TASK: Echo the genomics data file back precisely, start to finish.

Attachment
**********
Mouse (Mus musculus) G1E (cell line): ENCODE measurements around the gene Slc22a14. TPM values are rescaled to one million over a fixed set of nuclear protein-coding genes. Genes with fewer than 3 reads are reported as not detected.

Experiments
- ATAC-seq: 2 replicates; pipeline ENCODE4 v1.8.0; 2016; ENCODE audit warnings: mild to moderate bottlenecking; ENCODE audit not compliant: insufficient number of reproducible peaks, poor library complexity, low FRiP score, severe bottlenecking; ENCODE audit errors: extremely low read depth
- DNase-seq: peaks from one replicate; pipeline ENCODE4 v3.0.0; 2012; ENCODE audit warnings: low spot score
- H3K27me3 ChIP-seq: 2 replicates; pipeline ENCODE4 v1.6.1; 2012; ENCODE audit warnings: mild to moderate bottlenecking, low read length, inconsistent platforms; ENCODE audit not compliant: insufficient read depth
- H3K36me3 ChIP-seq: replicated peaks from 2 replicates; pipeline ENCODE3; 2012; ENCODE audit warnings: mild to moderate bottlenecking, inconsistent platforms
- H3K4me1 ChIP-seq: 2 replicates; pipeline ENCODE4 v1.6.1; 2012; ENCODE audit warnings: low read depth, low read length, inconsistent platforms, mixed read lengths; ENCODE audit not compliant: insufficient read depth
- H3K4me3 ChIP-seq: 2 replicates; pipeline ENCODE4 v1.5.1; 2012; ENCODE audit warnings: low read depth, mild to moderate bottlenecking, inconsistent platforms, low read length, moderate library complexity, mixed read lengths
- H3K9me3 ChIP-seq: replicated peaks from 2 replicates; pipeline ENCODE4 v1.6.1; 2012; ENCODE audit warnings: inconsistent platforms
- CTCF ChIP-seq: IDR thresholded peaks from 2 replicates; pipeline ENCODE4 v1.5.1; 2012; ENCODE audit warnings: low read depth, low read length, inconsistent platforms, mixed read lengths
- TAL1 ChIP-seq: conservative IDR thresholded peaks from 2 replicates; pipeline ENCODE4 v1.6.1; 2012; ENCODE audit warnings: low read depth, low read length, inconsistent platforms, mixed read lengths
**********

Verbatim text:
Mouse (Mus musculus) G1E (cell line): ENCODE measurements around the gene Slc22a14. TPM values are rescaled to one million over a fixed set of nuclear protein-coding genes. Genes with fewer than 3 reads are reported as not detected.

Experiments
- ATAC-seq: 2 replicates; pipeline ENCODE4 v1.8.0; 2016; ENCODE audit warnings: mild to moderate bottlenecking; ENCODE audit not compliant: insufficient number of reproducible peaks, poor library complexity, low FRiP score, severe bottlenecking; ENCODE audit errors: extremely low read depth
- DNase-seq: peaks from one replicate; pipeline ENCODE4 v3.0.0; 2012; ENCODE audit warnings: low spot score
- H3K27me3 ChIP-seq: 2 replicates; pipeline ENCODE4 v1.6.1; 2012; ENCODE audit warnings: mild to moderate bottlenecking, low read length, inconsistent platforms; ENCODE audit not compliant: insufficient read depth
- H3K36me3 ChIP-seq: replicated peaks from 2 replicates; pipeline ENCODE3; 2012; ENCODE audit warnings: mild to moderate bottlenecking, inconsistent platforms
- H3K4me1 ChIP-seq: 2 replicates; pipeline ENCODE4 v1.6.1; 2012; ENCODE audit warnings: low read depth, low read length, inconsistent platforms, mixed read lengths; ENCODE audit not compliant: insufficient read depth
- H3K4me3 ChIP-seq: 2 replicates; pipeline ENCODE4 v1.5.1; 2012; ENCODE audit warnings: low read depth, mild to moderate bottlenecking, inconsistent platforms, low read length, moderate library complexity, mixed read lengths
- H3K9me3 ChIP-seq: replicated peaks from 2 replicates; pipeline ENCODE4 v1.6.1; 2012; ENCODE audit warnings: inconsistent platforms
- CTCF ChIP-seq: IDR thresholded peaks from 2 replicates; pipeline ENCODE4 v1.5.1; 2012; ENCODE audit warnings: low read depth, low read length, inconsistent platforms, mixed read lengths
- TAL1 ChIP-seq: conservative IDR thresholded peaks from 2 replicates; pipeline ENCODE4 v1.6.1; 2012; ENCODE audit warnings: low read depth, low read length, inconsistent platforms, mixed read lengths